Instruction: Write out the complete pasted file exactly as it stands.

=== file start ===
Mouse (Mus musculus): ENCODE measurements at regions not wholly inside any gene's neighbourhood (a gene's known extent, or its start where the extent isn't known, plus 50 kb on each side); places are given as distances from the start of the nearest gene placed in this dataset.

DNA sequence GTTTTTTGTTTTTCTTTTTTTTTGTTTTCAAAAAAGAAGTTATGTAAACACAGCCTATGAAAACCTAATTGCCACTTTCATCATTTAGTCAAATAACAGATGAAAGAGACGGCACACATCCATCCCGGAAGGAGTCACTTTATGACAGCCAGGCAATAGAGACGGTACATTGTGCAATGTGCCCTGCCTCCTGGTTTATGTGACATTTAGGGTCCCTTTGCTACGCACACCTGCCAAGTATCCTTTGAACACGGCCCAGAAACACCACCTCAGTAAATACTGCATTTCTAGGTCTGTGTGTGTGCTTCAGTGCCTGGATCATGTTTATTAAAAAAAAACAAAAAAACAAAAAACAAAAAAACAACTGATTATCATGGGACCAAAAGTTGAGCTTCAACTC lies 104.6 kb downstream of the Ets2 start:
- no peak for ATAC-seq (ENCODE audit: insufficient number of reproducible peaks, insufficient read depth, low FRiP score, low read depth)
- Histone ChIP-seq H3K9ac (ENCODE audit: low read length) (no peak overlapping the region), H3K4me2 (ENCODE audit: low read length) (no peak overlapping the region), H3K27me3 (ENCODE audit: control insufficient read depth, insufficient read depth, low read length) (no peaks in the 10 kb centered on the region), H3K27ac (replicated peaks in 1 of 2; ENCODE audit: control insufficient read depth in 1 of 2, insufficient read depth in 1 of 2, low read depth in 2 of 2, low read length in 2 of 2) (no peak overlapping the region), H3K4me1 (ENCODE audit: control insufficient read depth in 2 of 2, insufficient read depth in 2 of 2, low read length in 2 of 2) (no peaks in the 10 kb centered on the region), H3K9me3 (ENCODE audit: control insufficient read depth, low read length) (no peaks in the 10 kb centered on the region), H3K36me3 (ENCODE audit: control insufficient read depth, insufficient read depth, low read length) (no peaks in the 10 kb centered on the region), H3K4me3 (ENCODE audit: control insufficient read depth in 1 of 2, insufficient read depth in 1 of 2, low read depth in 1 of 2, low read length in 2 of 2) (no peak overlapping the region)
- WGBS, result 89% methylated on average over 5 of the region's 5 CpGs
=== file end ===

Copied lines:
Mouse (Mus musculus): ENCODE measurements at regions not wholly inside any gene's neighbourhood (a gene's known extent, or its start where the extent isn't known, plus 50 kb on each side); places are given as distances from the start of the nearest gene placed in this dataset.

DNA sequence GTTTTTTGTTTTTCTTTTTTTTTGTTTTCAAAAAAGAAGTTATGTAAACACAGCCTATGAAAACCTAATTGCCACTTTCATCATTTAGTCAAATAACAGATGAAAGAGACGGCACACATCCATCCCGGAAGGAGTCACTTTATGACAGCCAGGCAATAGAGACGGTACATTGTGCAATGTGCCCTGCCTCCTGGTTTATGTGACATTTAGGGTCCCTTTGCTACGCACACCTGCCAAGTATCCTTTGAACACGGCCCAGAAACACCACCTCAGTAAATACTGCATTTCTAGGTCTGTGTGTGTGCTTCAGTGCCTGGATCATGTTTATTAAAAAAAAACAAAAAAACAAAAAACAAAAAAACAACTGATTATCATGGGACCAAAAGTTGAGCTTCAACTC lies 104.6 kb downstream of the Ets2 start:
- no peak for ATAC-seq (ENCODE audit: insufficient number of reproducible peaks, insufficient read depth, low FRiP score, low read depth)
- Histone ChIP-seq H3K9ac (ENCODE audit: low read length) (no peak overlapping the region), H3K4me2 (ENCODE audit: low read length) (no peak overlapping the region), H3K27me3 (ENCODE audit: control insufficient read depth, insufficient read depth, low read length) (no peaks in the 10 kb centered on the region), H3K27ac (replicated peaks in 1 of 2; ENCODE audit: control insufficient read depth in 1 of 2, insufficient read depth in 1 of 2, low read depth in 2 of 2, low read length in 2 of 2) (no peak overlapping the region), H3K4me1 (ENCODE audit: control insufficient read depth in 2 of 2, insufficient read depth in 2 of 2, low read length in 2 of 2) (no peaks in the 10 kb centered on the region), H3K9me3 (ENCODE audit: control insufficient read depth, low read length) (no peaks in the 10 kb centered on the region), H3K36me3 (ENCODE audit: control insufficient read depth, insufficient read depth, low read length) (no peaks in the 10 kb centered on the region), H3K4me3 (ENCODE audit: control insufficient read depth in 1 of 2, insufficient read depth in 1 of 2, low read depth in 1 of 2, low read length in 2 of 2) (no peak overlapping the region)
- WGBS, result 89% methylated on average over 5 of the region's 5 CpGs